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Distracted driving causes as many as a third of all traffic accidents. The rapid rise in communications technology is associated with an increase in the problem. The dangers of texting at the wheel and other forms of inattentive driving are highlighted every year during Distracted Driving Awareness Month in April.

Each day about 9 people are killed and more than 1,000 are injured in crashes reported to involve distracted driving, according to Centers for Disease Control and Prevention.

Distracted driving is defined as taking part in another activity that takes your attention away from the road ahead. Distracted driving can increase the chance of a motor vehicle crash.

There are many different types of distracted driving. They can all be extremely serious for the occupants of vehicles and other drivers on the road. CDC highlights for main types, namely:

  • Visual: taking your eyes off the road ahead
  • Manual: taking your hands off the steering wheel
  • Cognitive: taking your mind off the road


If you or a loved one has been hurt in a crash involving a distracted driver, please talk to our team of Virginia car accident lawyers.

How Serious Is Distracted Driving in Virginia?

According to Virginia Traffic Crash Facts, police dealt with 843 deaths in Virginia in 2017. Distracted drivers caused almost a quarter of all fatal wrecks in the Commonwealth.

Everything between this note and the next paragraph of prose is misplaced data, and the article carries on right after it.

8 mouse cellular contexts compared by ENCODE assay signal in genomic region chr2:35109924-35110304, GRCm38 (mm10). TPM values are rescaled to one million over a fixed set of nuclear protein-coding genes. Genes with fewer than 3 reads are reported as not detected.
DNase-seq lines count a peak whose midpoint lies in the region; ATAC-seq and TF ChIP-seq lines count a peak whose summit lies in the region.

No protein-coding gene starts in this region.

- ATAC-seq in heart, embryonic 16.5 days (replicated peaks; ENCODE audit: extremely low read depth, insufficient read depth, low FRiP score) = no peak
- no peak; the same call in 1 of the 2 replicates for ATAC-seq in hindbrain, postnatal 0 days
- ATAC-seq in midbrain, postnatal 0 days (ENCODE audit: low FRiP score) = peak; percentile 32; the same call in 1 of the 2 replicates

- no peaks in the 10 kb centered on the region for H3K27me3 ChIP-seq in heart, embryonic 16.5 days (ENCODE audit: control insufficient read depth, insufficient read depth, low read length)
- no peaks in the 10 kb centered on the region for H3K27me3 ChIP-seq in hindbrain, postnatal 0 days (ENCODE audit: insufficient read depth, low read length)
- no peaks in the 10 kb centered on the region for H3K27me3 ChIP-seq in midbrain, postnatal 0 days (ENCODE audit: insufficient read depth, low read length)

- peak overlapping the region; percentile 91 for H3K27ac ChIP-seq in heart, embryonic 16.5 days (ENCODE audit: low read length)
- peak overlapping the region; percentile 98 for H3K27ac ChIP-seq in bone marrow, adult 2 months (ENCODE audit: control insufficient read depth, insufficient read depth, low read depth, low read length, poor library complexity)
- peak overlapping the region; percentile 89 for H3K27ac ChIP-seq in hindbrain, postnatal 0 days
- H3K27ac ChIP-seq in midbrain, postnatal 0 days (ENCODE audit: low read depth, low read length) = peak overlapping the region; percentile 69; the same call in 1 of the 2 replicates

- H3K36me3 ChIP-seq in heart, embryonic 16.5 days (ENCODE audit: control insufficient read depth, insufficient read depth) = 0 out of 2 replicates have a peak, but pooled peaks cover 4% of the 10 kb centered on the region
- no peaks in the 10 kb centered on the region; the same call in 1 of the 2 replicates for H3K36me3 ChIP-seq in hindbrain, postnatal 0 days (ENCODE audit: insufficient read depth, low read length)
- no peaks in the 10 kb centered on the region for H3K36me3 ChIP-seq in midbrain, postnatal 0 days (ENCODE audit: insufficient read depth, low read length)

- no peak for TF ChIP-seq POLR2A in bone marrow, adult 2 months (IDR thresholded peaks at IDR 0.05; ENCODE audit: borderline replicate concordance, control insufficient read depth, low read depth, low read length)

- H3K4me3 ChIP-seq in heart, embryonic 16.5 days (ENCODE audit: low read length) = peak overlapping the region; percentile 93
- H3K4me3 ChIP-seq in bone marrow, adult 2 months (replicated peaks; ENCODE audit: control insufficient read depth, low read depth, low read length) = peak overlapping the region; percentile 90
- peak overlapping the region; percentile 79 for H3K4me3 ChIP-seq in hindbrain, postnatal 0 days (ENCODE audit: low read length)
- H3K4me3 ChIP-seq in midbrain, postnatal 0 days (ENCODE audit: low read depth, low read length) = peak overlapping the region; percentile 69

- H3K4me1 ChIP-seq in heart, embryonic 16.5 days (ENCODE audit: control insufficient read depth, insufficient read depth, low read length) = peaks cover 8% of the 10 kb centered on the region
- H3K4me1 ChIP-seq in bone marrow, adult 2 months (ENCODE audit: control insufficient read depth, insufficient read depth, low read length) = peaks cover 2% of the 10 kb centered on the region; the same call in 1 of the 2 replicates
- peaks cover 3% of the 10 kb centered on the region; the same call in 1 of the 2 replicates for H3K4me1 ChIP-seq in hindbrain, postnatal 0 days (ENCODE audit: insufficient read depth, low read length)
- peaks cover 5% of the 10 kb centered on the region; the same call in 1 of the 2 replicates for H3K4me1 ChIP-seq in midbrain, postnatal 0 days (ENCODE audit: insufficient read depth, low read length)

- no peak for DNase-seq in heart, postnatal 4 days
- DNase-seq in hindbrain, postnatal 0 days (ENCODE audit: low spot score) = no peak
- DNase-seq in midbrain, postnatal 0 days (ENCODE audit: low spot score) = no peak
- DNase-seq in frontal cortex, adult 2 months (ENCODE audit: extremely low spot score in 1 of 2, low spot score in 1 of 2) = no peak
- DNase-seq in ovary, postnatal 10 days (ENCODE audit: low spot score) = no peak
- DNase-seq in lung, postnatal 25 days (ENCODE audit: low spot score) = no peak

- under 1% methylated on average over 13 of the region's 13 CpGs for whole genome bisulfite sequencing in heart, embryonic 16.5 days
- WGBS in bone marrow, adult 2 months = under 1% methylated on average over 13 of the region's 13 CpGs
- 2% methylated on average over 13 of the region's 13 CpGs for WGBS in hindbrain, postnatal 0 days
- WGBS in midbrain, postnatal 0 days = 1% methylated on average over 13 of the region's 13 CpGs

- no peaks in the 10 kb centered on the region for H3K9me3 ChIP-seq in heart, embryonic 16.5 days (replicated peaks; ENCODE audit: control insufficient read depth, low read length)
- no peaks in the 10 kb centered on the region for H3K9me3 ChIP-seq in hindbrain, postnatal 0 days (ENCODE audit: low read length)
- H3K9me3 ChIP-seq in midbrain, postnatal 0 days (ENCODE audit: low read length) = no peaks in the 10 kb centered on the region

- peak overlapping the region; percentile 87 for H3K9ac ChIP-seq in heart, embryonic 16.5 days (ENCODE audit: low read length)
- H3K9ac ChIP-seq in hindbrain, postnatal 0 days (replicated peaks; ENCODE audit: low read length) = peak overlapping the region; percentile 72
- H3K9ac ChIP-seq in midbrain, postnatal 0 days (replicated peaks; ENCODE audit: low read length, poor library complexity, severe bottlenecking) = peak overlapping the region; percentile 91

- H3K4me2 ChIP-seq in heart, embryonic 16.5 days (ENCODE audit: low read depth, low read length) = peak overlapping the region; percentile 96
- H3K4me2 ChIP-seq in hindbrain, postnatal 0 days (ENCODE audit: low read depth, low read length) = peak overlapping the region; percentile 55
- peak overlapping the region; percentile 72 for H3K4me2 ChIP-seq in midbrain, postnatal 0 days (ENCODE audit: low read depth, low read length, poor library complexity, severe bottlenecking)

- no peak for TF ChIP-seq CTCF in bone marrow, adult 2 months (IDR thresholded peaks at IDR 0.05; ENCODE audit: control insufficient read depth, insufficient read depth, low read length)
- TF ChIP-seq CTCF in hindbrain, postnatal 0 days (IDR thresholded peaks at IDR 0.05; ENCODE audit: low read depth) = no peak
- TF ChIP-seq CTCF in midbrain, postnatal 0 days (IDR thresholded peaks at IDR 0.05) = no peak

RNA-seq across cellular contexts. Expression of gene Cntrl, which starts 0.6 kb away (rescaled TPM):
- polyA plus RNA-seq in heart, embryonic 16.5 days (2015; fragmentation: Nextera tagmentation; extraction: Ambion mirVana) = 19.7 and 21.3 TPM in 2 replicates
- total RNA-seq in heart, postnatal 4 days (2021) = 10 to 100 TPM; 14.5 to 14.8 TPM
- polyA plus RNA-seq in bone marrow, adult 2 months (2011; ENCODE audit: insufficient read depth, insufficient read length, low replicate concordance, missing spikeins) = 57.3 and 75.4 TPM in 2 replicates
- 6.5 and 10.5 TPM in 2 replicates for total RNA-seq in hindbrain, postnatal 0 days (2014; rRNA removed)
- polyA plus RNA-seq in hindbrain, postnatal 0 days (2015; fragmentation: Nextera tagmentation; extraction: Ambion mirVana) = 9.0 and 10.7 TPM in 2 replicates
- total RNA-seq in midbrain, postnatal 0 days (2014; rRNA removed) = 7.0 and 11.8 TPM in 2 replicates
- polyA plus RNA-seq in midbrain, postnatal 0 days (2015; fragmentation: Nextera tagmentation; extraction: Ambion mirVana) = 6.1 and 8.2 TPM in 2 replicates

The death figure tells only half of the story. Virginia Department of Transportation states another 14,656 people were injured in distracted driving crashes in Virginia in 2017. The figure represents a 3.4 percent fall over 2016.

Although distracted driving has been a problem since the arrival of the motor car, new technology has made it more prevalent.

Is Distracted Driving Illegal in Virginia?

Some forms of distracted driving are illegal in Virginia. For instance, § 46.2-1078.1 bans texting or manually entering digits on a handheld device.

An attempt to enact a more sweeping “hands-free” driving bill died in the Virginia General Assembly in February 2019, even though lawmakers in both the House of Delegates and Virginia State Senate backed the bill. It would have outlawed all use of a hands-free phone including making calls and talking.

Drivers who violated the law would have received a ticket for $125 for a first offense and $250 for a second offense.

The last-minute failure of the bill followed a conference report that added the phrases “in his hand” and “while physically manipulating the device to view, read, or enter data” to the legislation, according to media reports.

Lawmakers said the changes altered the measure too fundamentally and it was no longer a “hands-free bill.”

Although legislation targets smartphones and other electronic devices, motorists are involved in other types of distracted driving.

Common Types of Distracted Driving

1. GPS